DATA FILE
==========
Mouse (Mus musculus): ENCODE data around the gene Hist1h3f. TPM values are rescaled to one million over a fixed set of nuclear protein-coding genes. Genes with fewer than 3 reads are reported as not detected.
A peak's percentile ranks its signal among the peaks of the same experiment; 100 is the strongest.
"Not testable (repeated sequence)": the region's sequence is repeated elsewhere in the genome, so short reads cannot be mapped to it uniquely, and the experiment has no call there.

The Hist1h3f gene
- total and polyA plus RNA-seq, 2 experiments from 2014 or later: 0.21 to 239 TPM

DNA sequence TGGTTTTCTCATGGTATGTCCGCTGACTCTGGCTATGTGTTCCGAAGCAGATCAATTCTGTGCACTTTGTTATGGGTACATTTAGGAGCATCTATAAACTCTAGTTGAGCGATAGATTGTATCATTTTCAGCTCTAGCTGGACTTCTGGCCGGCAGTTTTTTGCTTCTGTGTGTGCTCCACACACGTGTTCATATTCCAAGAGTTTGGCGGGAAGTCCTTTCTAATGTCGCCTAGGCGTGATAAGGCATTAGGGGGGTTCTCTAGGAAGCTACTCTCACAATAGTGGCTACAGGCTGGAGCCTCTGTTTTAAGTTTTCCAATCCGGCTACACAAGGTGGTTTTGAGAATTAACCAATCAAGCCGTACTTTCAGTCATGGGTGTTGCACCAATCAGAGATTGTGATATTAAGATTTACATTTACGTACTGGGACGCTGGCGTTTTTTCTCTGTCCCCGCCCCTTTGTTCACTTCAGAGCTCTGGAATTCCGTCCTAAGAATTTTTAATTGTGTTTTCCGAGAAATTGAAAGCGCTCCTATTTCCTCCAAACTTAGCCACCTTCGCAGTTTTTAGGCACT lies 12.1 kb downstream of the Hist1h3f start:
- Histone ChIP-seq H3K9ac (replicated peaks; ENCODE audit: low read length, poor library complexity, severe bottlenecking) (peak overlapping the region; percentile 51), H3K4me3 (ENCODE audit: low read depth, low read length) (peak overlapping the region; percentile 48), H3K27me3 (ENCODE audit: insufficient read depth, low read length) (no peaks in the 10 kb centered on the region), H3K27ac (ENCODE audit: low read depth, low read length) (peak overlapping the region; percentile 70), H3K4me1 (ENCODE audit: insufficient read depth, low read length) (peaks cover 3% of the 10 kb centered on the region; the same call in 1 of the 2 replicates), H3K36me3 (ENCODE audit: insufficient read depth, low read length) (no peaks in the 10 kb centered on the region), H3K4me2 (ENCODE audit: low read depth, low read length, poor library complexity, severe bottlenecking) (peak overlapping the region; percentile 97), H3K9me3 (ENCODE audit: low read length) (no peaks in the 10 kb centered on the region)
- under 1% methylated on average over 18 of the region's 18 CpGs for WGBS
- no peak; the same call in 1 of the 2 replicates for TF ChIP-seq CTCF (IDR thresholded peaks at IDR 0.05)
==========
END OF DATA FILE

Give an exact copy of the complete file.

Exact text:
Mouse (Mus musculus): ENCODE data around the gene Hist1h3f. TPM values are rescaled to one million over a fixed set of nuclear protein-coding genes. Genes with fewer than 3 reads are reported as not detected.
A peak's percentile ranks its signal among the peaks of the same experiment; 100 is the strongest.
"Not testable (repeated sequence)": the region's sequence is repeated elsewhere in the genome, so short reads cannot be mapped to it uniquely, and the experiment has no call there.

The Hist1h3f gene
- total and polyA plus RNA-seq, 2 experiments from 2014 or later: 0.21 to 239 TPM

DNA sequence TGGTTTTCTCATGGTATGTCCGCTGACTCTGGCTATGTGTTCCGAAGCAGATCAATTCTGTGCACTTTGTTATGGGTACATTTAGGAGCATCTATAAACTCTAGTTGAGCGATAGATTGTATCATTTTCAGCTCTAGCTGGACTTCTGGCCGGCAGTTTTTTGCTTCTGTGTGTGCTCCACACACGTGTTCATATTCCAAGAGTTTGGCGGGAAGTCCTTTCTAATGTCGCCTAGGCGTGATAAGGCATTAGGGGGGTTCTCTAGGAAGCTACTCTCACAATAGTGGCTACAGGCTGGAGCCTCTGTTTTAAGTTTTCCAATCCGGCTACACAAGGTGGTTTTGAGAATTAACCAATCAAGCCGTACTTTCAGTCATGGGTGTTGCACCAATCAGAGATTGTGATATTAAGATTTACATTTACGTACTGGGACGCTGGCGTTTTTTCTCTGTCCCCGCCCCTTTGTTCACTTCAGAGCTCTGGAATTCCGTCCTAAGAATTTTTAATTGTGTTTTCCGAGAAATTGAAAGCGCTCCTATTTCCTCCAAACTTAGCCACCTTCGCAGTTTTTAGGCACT lies 12.1 kb downstream of the Hist1h3f start:
- Histone ChIP-seq H3K9ac (replicated peaks; ENCODE audit: low read length, poor library complexity, severe bottlenecking) (peak overlapping the region; percentile 51), H3K4me3 (ENCODE audit: low read depth, low read length) (peak overlapping the region; percentile 48), H3K27me3 (ENCODE audit: insufficient read depth, low read length) (no peaks in the 10 kb centered on the region), H3K27ac (ENCODE audit: low read depth, low read length) (peak overlapping the region; percentile 70), H3K4me1 (ENCODE audit: insufficient read depth, low read length) (peaks cover 3% of the 10 kb centered on the region; the same call in 1 of the 2 replicates), H3K36me3 (ENCODE audit: insufficient read depth, low read length) (no peaks in the 10 kb centered on the region), H3K4me2 (ENCODE audit: low read depth, low read length, poor library complexity, severe bottlenecking) (peak overlapping the region; percentile 97), H3K9me3 (ENCODE audit: low read length) (no peaks in the 10 kb centered on the region)
- under 1% methylated on average over 18 of the region's 18 CpGs for WGBS
- no peak; the same call in 1 of the 2 replicates for TF ChIP-seq CTCF (IDR thresholded peaks at IDR 0.05)